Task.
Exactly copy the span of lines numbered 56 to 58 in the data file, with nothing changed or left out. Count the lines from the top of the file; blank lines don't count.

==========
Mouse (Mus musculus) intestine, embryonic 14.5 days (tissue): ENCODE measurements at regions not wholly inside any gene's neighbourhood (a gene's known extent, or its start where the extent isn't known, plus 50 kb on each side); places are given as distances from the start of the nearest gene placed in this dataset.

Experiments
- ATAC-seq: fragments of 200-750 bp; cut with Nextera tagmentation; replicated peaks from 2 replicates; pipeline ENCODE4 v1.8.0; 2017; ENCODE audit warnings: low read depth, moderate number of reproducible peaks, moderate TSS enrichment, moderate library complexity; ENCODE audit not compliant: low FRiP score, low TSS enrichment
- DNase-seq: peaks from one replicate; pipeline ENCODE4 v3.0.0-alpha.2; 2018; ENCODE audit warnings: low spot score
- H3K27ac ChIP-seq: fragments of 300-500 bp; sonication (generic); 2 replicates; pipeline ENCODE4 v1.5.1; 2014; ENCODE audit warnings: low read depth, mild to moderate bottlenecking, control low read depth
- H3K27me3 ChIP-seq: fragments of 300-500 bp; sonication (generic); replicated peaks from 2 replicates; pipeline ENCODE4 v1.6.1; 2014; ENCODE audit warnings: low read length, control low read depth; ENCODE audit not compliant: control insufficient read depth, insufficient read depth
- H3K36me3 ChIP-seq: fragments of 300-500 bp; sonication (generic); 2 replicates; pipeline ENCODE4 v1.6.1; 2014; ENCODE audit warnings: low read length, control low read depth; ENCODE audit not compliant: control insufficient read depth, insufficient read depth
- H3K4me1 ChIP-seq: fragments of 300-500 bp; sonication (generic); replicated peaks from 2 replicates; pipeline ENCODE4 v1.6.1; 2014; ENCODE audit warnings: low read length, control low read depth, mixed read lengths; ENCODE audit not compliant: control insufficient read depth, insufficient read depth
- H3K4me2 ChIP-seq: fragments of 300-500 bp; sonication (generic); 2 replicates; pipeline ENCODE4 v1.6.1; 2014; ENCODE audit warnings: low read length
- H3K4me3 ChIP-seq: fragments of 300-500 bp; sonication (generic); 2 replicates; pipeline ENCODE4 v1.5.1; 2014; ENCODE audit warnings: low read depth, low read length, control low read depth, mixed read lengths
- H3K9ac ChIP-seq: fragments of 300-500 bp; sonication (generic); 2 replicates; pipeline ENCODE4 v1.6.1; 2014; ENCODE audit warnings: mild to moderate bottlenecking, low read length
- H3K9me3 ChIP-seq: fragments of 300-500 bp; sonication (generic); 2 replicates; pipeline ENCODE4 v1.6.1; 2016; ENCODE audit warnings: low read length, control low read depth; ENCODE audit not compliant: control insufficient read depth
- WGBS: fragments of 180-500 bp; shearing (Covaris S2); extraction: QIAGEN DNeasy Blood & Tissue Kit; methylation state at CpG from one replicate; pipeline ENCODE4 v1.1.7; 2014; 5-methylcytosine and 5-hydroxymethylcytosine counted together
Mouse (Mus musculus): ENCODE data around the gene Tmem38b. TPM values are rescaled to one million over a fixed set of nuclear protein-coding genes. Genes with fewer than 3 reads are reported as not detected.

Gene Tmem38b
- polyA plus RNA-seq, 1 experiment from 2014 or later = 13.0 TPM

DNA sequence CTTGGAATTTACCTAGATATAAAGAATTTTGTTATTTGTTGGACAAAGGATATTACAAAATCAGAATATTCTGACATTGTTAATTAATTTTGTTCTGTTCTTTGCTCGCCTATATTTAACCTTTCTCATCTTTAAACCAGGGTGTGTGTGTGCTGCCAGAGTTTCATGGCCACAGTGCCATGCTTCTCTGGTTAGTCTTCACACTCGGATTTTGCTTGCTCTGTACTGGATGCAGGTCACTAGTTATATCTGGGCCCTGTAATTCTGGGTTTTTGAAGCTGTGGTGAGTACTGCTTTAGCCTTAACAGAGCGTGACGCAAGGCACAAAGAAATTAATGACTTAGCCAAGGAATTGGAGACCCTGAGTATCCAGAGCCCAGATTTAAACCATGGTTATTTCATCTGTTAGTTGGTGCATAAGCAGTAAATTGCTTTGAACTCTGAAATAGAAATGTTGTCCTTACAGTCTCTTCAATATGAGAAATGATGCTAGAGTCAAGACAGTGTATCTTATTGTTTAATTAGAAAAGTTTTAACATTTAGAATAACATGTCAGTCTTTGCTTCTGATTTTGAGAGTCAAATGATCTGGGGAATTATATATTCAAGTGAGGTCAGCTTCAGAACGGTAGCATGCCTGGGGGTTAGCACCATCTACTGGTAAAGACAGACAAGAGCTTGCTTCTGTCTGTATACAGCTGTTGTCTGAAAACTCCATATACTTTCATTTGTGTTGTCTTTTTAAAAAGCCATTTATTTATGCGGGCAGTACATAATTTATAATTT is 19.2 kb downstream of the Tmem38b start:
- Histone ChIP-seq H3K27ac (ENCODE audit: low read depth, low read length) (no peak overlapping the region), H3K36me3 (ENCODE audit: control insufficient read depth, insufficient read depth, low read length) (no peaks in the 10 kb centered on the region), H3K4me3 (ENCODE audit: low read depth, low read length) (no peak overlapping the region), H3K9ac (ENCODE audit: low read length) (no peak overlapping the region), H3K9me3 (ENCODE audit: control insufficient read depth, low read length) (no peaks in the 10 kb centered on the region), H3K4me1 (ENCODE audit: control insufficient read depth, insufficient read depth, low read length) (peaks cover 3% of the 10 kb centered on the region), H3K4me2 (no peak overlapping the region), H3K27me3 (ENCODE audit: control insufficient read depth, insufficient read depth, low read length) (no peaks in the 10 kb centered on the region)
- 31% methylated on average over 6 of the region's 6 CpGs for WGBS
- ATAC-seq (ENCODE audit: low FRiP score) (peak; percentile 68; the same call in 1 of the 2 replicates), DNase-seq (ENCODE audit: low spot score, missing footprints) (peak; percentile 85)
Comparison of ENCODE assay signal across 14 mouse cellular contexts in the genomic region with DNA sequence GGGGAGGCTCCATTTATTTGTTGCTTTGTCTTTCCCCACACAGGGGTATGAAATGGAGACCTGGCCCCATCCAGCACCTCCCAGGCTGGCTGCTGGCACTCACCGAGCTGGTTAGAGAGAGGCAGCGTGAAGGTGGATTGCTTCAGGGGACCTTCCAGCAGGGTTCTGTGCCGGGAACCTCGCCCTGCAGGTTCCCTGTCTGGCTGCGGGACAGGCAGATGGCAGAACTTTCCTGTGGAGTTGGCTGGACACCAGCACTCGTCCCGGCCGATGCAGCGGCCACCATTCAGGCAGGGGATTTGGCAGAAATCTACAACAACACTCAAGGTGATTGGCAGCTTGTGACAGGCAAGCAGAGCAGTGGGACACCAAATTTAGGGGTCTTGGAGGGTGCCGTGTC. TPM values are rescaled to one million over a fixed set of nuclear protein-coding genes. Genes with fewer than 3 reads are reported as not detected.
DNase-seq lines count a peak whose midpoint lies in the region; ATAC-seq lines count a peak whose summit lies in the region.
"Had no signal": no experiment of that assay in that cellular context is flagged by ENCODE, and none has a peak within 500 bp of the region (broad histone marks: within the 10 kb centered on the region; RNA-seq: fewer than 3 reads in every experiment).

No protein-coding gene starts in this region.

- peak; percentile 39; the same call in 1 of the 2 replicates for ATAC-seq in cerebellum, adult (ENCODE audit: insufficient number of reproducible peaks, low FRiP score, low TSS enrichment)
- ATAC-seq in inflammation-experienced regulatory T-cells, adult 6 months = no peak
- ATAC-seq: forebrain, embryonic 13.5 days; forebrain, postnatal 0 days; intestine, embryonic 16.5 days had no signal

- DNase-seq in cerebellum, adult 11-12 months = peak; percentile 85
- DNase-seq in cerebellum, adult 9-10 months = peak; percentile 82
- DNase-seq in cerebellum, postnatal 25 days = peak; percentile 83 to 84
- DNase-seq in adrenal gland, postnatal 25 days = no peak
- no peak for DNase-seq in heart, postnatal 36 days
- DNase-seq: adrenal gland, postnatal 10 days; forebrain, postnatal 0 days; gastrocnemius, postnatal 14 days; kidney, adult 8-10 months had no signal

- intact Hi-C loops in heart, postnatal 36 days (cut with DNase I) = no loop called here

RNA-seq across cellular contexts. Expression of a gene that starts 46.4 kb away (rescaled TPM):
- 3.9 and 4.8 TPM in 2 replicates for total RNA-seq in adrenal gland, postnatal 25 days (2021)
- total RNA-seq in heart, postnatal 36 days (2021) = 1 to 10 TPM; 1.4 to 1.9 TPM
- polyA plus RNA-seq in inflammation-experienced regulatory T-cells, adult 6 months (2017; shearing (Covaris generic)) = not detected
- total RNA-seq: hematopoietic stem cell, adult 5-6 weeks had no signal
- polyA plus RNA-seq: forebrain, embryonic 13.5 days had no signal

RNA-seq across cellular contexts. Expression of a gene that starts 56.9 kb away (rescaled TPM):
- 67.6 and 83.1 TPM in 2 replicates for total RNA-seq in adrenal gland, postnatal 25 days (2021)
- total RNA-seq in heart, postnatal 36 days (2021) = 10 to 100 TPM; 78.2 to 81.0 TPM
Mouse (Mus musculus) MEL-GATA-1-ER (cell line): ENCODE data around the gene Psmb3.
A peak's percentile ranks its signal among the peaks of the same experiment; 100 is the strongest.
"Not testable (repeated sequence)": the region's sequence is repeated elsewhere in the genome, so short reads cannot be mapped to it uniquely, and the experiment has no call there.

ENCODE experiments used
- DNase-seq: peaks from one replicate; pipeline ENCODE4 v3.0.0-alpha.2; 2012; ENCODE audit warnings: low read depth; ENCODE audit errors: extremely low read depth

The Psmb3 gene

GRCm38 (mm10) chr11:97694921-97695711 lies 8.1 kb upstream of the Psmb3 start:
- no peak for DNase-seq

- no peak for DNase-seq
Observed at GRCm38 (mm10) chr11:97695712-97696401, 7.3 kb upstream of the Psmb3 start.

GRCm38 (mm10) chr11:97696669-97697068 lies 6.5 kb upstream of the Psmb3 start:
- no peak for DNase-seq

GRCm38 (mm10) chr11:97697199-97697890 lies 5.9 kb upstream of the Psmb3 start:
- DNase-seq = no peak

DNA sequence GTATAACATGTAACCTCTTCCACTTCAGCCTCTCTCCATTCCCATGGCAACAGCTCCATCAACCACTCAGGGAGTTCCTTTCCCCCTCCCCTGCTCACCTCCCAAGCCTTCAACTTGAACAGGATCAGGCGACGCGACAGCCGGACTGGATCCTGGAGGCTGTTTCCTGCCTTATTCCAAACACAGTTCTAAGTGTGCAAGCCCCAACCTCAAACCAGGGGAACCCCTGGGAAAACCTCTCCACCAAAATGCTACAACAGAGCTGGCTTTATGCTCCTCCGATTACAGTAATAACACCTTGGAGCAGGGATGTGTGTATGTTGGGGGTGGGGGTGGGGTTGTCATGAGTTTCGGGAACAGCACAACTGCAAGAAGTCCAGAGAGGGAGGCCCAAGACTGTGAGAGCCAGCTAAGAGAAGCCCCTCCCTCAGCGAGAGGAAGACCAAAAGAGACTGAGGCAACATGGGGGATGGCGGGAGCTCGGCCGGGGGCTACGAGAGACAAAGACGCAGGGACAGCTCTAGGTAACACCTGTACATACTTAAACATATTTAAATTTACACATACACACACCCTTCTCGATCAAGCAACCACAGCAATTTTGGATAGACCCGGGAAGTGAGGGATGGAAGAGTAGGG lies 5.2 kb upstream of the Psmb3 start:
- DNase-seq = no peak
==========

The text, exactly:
GRCm38 (mm10) chr11:97697199-97697890 lies 5.9 kb upstream of the Psmb3 start:
- DNase-seq = no peak

DNA sequence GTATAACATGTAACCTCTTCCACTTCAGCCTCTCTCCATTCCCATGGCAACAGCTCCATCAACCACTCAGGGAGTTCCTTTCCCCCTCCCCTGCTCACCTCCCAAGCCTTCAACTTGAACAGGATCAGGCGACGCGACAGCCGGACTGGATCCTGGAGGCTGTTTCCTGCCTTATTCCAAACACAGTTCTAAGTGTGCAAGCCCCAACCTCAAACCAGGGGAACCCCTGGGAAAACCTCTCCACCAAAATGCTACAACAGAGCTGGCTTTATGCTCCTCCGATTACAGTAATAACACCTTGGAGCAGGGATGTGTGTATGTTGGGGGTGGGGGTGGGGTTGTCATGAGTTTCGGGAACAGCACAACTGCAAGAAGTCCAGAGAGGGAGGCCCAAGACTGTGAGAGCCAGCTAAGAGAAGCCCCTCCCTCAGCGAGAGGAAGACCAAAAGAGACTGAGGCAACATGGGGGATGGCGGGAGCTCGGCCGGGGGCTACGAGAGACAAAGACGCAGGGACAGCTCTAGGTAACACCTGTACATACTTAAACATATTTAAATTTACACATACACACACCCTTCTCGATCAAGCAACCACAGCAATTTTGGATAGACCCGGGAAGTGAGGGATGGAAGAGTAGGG lies 5.2 kb upstream of the Psmb3 start: